New insights into how the colon functions and actually expels its contents have been revealed for the first time following decades of study by Flinders University researchers.
It promises new diagnostics tools and treatments for gastrointestinal disorders to address problems with bowel movements leading to constipation, diarrhoea and pain, affecting hundreds of millions of people worldwide.
Propulsion of intestinal contents is controlled by millions of neurons within the wall of the gut, known as the enteric nervous system. Capable of operating independently of the brain, a functioning enteric nervous system is essential for life – but exactly how it functions has been a mystery.
By unravelling the neural circuits of the enteric nervous system in guinea pigs and humans Professor Marcello Costa and colleagues are able to understand how the enteric nervous system ensures that food is slowly mixed and propelled along the digestive tube, allowing for absorption of nutrients and excretion of waste.
“For the first time we have combined video recording intestinal movements with a pressure-measuring manometric probe, enabling movements, pressures and electrical activities to be recorded all at the same time within the colon,” Professor Costa says.
“This powerful combination of techniques applied to a guinea pig colon identified several distinct neural mechanisms involved in the propulsion of colonic contents. This answers the deceptively simple question of how neural mechanisms within the colon manage the propulsion of bowel contents,” he says.
“The findings also show how studies in human and animals can be complementary, identifying fundamental mechanisms that are shared across species – in this case guinea pigs and humans.
“Currently we treat intestinal disorders by addressing the symptoms, such a stopping-up diarrhoea or softening stools to ease constipation, but as a result of this new understanding of the neural networks of the enteric system, clinicians may be able to develop treatments that treat the cause of the problems,” Professor Costa says.
The paper, Roles of three distinct neurogenic motor patterns during pellet propulsion in guinea pig distal colon (DOI 10.1113/JP278284) is Professor Costa’s 276th publication and is featured on the cover of the prestigious Journal of Physiology.
The ideas behind this paper date back to the mid 1970s when Flinders University physiologist Professor Marcello Costa and anatomist John Furness began to investigate how the enteric nervous system allows the colon manages to propel pellets in the right direction. They established this fundamental motor behaviour can be studied in isolated segments of intestine, which could be kept alive in organ baths.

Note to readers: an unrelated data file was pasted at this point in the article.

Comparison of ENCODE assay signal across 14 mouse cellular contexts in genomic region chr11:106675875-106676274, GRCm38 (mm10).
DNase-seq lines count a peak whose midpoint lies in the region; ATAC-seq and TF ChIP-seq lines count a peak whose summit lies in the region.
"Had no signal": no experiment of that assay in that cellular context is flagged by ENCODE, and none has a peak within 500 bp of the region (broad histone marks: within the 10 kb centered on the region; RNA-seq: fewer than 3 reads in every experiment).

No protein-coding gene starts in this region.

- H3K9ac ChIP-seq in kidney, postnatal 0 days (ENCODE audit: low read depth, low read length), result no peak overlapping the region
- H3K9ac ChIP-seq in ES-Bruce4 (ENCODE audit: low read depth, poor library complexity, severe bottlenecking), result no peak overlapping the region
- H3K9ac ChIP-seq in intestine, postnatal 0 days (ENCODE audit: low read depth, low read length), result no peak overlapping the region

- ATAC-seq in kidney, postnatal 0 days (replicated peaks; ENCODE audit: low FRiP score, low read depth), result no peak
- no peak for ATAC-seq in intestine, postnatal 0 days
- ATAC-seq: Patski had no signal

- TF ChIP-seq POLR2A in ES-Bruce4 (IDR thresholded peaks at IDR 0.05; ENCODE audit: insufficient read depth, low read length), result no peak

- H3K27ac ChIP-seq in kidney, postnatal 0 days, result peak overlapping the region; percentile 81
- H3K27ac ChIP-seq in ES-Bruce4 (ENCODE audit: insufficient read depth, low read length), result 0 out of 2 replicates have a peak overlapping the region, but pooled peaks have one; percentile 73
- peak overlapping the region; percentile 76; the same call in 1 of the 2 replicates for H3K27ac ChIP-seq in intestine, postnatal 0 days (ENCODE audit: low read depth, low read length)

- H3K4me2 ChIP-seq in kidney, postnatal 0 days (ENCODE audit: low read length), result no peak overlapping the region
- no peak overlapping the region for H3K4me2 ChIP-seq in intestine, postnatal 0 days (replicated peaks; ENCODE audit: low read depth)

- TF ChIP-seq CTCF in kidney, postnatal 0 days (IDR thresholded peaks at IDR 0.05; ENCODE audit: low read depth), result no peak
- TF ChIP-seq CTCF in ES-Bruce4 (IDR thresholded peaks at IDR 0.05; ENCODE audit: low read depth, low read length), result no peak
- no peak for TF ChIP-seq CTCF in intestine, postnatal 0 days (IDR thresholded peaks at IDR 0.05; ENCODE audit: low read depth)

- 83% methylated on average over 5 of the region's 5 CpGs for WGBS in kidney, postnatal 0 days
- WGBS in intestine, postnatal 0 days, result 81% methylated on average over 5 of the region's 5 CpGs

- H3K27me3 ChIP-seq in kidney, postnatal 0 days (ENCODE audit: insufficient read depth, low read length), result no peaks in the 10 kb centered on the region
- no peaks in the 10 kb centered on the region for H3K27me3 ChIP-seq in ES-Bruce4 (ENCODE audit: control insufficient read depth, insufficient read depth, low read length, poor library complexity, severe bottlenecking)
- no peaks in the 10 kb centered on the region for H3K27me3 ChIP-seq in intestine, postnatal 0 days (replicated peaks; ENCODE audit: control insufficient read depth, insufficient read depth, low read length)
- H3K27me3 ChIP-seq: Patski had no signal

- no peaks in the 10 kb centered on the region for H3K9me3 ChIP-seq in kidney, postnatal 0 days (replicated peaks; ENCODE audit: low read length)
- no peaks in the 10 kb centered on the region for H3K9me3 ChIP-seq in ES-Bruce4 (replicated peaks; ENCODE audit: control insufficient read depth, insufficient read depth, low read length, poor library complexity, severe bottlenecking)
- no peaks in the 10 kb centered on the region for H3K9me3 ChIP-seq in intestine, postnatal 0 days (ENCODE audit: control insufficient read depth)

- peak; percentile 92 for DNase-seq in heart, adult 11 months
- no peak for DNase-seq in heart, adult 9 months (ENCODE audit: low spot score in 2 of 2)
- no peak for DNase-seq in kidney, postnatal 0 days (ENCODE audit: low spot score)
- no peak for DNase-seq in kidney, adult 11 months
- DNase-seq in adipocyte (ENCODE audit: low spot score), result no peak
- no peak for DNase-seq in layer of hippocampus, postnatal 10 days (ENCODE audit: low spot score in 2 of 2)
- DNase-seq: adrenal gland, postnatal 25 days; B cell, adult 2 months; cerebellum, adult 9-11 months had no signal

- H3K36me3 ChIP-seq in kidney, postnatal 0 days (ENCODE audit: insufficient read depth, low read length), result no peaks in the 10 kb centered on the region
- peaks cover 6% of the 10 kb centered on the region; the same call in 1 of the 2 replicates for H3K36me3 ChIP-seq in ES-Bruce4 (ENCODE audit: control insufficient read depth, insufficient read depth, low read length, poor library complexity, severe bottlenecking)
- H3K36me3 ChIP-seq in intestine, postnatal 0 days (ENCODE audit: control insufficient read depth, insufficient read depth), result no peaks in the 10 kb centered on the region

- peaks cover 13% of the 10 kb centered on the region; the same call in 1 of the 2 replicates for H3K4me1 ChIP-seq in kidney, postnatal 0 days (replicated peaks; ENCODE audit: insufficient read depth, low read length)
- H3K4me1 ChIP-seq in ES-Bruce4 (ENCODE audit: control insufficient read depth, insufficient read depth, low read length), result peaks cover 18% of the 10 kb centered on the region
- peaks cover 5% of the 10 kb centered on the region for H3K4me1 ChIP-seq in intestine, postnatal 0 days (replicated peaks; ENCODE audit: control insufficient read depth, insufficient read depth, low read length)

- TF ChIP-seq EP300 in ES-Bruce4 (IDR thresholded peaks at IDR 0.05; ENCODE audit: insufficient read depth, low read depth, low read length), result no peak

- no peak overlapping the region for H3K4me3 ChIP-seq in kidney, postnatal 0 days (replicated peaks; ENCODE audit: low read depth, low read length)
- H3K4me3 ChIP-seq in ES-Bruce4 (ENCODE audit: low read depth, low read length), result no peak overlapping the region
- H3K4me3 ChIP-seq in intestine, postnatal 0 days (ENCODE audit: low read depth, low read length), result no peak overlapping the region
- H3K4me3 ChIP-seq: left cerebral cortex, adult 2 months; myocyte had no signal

The tantalising possibility that neural circuits entirely contained within the gut wall could control the complex motor behaviour of the intestine, led to pioneering studies at Flinders in the 1980s. A team consisting of a newly qualified surgeon, Professor David Wattchow, one of the first graduates in medicine at Flinders, joined Professor Costa and his colleague Professor Simon Brookes on a quest to unravel the neural circuits of the enteric nervous system in both guinea pigs and ultimately humans.
This collaboration grew and formed the basis of the current study. There are now four independent ‘Neurogastroenterology’ laboratories at Flinders, led by Professors Nick Spencer, Simon Brookes, Taher Omari and Phil Dinning , with Professor Costa a guest researcher in all. Together, they have now been able to answer the deceptively simple question of how neural mechanisms within the colon generate the appropriate controlled propulsion of colonic contents.
A method using video recordings to study intestinal movements was developed twenty years ago by Professor Costa and a PhD student. Recently, this was combined with a manometric (pressure sensing) probe, developed for studying colonic behaviour in human subjects by Engineering Professor John Arkwright and Senior Medical Scientist Associate Professor Phil Dinning. The pair received the coveted Eureka Prize for this method in 2011.
Here, Professor Costa used it to study the isolated guinea pig colon, so that movements, pressures and electrical activities could be recorded; all at the same time. This powerful combination of techniques identified several distinct neural mechanisms involved in the propulsion of colonic contents.
The Flinders labs are having a strong influence in the world of clinical gastroenterology. They organised an international Consensus Meeting in 2016. From this, an important Consensus Paper just been published in the influential journal Nature Reviews in Gastroenterology and Hepatology about the different patterns of colonic behaviour in animals and humans. Other work led by Professors Nick Spencer and David Wattchow has shown that isolated segments of human colon show similar types of behaviour to animal studies.
Studies of the human enteric nervous system are well supported at Flinders by grants from the Australia’s National Health and Medical Research Council (NHMRC) and from the National Institutes of Health (USA). Related studies on the gastrointestinal tract of laboratory animals is also well supported by competitive funding from the NHMRC and Australian Research Council.
The paper by Professor Costa and colleagues is the fruit of long-standing interdisciplinary collaborations between the Flinders ‘Neurogastroenterology’ labs. It shows how studies in human and animals can be complementary, identifying fundamental mechanisms that are shared across species. The similarities between neural mechanisms of intestinal motility experimental animals and human paves the way for further research to develop animals models of functional diseases in humans and the novel combined techniques developed at Flinders improve diagnosis of intestinal motor disorders.